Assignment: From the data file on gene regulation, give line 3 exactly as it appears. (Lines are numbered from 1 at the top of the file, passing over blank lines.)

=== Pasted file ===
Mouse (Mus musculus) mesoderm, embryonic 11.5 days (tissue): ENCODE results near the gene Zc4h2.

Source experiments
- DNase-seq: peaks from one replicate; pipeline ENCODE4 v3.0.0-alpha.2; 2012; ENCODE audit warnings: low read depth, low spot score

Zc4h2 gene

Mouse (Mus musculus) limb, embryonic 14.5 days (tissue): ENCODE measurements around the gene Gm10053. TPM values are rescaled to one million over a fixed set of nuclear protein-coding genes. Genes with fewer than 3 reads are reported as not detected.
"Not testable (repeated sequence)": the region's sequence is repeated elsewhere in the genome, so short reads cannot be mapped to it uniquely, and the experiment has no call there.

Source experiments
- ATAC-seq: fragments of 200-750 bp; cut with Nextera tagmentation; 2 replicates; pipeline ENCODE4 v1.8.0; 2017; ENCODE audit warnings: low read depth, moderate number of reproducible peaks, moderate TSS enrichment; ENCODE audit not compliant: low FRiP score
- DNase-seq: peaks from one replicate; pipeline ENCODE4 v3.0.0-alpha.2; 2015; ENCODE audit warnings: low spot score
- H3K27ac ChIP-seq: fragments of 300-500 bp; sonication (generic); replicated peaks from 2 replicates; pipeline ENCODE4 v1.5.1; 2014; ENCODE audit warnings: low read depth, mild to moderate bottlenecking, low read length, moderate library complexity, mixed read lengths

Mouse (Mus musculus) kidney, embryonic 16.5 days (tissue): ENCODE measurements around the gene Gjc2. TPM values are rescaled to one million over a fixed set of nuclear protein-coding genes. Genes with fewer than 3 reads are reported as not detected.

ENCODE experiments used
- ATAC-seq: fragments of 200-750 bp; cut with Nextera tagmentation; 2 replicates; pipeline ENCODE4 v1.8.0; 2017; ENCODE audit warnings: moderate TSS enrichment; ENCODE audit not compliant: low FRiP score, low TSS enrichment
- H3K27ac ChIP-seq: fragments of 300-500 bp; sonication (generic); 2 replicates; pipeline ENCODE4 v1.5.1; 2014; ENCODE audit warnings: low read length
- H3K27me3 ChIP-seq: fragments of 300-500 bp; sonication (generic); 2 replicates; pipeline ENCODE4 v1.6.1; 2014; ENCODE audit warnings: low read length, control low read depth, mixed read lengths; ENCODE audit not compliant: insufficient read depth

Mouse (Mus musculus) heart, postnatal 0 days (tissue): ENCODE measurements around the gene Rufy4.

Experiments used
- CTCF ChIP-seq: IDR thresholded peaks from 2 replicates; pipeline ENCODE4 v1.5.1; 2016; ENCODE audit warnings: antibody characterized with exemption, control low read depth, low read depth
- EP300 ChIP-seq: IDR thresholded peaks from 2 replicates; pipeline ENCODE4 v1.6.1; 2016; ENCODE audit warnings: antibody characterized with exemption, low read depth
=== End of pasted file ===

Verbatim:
- DNase-seq: peaks from one replicate; pipeline ENCODE4 v3.0.0-alpha.2; 2012; ENCODE audit warnings: low read depth, low spot score